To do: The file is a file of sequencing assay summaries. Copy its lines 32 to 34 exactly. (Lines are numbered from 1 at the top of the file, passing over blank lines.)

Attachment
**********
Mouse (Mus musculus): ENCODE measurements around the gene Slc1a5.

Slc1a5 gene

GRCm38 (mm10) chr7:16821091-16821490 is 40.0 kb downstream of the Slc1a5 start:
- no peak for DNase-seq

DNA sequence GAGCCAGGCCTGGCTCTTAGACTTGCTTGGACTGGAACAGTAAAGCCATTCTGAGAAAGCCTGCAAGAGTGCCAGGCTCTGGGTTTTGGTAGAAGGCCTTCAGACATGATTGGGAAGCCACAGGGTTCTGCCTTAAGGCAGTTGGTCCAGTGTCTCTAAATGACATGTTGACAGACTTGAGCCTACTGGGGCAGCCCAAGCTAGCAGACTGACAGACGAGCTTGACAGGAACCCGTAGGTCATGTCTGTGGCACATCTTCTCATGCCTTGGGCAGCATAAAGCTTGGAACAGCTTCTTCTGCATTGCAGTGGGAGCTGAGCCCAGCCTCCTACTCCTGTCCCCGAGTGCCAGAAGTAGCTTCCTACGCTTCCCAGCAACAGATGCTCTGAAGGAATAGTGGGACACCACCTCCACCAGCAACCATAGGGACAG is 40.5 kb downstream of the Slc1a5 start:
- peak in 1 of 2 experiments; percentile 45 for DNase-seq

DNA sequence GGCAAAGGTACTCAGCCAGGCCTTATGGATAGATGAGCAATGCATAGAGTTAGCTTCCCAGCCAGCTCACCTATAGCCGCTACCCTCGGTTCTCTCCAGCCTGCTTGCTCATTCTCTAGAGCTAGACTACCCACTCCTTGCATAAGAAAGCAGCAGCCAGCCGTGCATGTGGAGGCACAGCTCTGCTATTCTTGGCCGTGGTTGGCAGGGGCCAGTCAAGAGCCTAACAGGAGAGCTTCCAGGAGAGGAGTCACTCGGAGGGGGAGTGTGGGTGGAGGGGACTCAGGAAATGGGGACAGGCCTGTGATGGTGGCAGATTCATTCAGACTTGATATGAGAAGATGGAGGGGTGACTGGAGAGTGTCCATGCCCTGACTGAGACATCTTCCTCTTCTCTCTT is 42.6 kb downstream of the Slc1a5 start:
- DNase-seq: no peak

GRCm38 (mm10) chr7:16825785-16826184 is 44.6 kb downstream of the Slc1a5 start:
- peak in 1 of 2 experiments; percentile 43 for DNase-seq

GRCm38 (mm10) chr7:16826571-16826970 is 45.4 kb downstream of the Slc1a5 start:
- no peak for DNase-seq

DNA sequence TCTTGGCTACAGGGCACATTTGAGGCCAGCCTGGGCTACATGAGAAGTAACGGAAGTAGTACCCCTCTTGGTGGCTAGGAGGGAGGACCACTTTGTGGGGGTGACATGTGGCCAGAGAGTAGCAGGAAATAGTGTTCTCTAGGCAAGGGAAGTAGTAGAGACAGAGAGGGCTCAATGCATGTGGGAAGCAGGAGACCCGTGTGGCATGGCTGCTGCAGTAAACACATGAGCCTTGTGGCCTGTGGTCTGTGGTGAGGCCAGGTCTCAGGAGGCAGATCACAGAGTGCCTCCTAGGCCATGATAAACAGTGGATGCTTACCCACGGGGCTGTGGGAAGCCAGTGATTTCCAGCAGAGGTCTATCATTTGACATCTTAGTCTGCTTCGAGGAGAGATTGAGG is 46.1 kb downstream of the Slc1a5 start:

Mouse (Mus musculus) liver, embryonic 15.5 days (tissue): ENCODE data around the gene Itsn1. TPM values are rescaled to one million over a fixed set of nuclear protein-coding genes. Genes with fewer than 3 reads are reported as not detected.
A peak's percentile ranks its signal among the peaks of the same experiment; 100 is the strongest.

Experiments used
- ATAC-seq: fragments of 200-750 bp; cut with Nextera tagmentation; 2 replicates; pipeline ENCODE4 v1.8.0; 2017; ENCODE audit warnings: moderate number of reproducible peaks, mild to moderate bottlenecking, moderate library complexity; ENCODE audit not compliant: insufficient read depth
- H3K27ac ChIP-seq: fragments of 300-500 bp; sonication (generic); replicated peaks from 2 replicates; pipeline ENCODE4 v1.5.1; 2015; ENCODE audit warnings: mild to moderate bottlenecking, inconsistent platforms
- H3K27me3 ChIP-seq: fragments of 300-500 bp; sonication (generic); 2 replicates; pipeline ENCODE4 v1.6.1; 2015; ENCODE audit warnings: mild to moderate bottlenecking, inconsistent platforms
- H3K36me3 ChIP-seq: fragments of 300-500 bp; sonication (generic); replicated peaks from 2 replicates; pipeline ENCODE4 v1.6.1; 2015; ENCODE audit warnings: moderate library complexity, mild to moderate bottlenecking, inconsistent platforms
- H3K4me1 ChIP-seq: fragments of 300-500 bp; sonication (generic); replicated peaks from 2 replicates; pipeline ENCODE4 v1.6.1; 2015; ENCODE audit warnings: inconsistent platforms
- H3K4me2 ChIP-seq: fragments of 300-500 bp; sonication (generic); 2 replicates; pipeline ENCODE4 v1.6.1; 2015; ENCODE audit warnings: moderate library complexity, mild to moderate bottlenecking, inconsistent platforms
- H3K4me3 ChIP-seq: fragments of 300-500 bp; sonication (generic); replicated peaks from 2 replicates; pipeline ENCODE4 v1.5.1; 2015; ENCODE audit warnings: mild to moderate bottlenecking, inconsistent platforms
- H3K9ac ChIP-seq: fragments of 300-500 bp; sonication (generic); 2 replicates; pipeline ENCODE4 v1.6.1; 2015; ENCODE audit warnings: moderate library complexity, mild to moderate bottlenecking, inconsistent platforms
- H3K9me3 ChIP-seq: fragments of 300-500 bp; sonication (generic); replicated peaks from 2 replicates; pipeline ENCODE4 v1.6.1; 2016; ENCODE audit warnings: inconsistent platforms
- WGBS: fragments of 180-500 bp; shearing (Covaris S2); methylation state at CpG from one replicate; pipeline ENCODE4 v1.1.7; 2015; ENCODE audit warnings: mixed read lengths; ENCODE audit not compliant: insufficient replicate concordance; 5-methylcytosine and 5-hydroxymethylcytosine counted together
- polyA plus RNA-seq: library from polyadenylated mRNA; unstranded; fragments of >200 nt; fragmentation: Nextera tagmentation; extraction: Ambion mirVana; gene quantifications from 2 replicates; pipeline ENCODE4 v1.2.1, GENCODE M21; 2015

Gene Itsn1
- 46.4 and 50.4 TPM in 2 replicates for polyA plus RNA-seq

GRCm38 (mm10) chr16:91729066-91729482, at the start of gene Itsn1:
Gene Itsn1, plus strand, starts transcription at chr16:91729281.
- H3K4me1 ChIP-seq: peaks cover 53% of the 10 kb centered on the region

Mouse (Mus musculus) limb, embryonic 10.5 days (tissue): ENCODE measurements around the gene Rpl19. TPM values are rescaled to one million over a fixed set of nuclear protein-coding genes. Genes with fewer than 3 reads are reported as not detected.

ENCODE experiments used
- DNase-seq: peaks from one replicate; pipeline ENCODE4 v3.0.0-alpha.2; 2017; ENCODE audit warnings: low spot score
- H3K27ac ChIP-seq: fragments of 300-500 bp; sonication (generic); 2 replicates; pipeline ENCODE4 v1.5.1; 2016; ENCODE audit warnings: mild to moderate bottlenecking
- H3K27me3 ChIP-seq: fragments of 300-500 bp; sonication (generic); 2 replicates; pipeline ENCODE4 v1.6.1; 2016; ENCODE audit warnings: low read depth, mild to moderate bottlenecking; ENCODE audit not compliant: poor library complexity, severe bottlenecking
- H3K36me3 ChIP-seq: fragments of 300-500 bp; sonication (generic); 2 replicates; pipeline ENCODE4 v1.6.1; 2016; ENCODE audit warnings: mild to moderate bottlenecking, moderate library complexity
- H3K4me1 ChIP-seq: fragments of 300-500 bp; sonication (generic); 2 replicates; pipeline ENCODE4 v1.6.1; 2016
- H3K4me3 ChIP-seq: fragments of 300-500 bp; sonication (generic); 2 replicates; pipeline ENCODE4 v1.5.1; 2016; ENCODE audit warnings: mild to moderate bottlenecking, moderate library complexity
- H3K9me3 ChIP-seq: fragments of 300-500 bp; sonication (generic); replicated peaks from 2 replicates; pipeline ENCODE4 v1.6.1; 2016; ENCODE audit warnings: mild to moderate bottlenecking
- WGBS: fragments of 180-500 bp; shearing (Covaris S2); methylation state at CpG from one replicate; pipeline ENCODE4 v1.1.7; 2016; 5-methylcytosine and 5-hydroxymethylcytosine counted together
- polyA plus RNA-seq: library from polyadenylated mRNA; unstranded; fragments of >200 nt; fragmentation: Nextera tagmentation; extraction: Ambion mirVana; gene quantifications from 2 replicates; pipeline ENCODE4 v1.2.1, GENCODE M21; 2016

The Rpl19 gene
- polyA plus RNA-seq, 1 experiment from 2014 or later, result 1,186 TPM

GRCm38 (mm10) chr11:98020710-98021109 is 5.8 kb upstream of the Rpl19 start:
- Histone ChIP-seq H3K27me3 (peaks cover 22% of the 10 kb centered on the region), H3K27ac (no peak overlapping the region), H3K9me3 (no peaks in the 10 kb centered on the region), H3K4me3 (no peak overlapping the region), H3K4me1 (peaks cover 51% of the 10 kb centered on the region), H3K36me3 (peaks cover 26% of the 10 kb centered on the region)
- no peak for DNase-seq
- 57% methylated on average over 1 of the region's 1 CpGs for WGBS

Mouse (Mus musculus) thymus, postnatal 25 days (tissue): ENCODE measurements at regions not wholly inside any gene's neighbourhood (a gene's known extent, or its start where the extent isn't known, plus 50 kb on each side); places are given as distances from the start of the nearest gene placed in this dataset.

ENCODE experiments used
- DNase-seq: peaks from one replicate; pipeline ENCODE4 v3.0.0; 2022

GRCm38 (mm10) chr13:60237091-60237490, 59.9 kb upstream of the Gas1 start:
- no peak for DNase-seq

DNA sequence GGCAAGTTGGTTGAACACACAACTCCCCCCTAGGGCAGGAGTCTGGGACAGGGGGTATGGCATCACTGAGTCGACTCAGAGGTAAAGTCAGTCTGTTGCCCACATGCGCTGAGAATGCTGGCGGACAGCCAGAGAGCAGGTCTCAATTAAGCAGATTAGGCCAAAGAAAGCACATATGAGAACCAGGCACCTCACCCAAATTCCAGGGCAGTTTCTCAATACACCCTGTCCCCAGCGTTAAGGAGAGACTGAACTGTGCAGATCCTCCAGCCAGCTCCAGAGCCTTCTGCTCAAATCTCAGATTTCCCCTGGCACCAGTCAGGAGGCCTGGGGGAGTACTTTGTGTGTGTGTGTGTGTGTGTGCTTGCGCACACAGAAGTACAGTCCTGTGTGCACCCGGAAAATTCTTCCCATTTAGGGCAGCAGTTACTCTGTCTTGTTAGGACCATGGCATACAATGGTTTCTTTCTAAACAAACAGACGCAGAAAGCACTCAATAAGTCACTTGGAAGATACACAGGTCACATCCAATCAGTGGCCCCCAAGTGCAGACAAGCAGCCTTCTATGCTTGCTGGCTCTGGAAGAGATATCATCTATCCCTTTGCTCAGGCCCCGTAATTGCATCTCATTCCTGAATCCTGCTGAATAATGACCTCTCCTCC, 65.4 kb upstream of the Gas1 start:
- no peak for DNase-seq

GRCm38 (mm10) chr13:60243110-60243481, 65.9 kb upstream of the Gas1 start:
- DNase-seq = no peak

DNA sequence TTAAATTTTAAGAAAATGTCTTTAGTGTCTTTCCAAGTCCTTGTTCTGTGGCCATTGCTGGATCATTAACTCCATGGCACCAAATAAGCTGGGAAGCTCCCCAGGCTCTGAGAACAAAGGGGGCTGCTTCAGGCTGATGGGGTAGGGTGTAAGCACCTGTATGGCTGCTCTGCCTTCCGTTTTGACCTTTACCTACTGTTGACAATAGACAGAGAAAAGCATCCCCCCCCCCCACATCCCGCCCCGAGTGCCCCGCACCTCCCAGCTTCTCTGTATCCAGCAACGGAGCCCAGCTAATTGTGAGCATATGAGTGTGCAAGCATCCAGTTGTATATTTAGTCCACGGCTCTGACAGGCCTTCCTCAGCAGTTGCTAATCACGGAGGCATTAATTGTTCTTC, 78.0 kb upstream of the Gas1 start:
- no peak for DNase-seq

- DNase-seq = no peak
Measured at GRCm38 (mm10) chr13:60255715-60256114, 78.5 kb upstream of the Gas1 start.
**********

- H3K4me1 ChIP-seq: peaks cover 53% of the 10 kb centered on the region

Mouse (Mus musculus) limb, embryonic 10.5 days (tissue): ENCODE measurements around the gene Rpl19. TPM values are rescaled to one million over a fixed set of nuclear protein-coding genes. Genes with fewer than 3 reads are reported as not detected.

ENCODE experiments used